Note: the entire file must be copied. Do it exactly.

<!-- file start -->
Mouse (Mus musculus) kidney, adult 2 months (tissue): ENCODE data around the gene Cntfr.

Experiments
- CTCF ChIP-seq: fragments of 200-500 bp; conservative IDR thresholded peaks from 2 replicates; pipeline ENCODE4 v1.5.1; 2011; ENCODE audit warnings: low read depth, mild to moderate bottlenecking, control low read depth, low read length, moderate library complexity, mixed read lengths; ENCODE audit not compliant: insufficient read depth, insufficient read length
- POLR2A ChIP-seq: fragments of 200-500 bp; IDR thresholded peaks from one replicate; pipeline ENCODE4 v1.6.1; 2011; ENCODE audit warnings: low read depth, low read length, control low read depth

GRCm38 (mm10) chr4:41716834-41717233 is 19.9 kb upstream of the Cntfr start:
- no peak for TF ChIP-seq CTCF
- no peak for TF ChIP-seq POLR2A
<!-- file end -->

Mouse (Mus musculus) kidney, adult 2 months (tissue): ENCODE data around the gene Cntfr.

Experiments
- CTCF ChIP-seq: fragments of 200-500 bp; conservative IDR thresholded peaks from 2 replicates; pipeline ENCODE4 v1.5.1; 2011; ENCODE audit warnings: low read depth, mild to moderate bottlenecking, control low read depth, low read length, moderate library complexity, mixed read lengths; ENCODE audit not compliant: insufficient read depth, insufficient read length
- POLR2A ChIP-seq: fragments of 200-500 bp; IDR thresholded peaks from one replicate; pipeline ENCODE4 v1.6.1; 2011; ENCODE audit warnings: low read depth, low read length, control low read depth

GRCm38 (mm10) chr4:41716834-41717233 is 19.9 kb upstream of the Cntfr start:
- no peak for TF ChIP-seq CTCF
- no peak for TF ChIP-seq POLR2A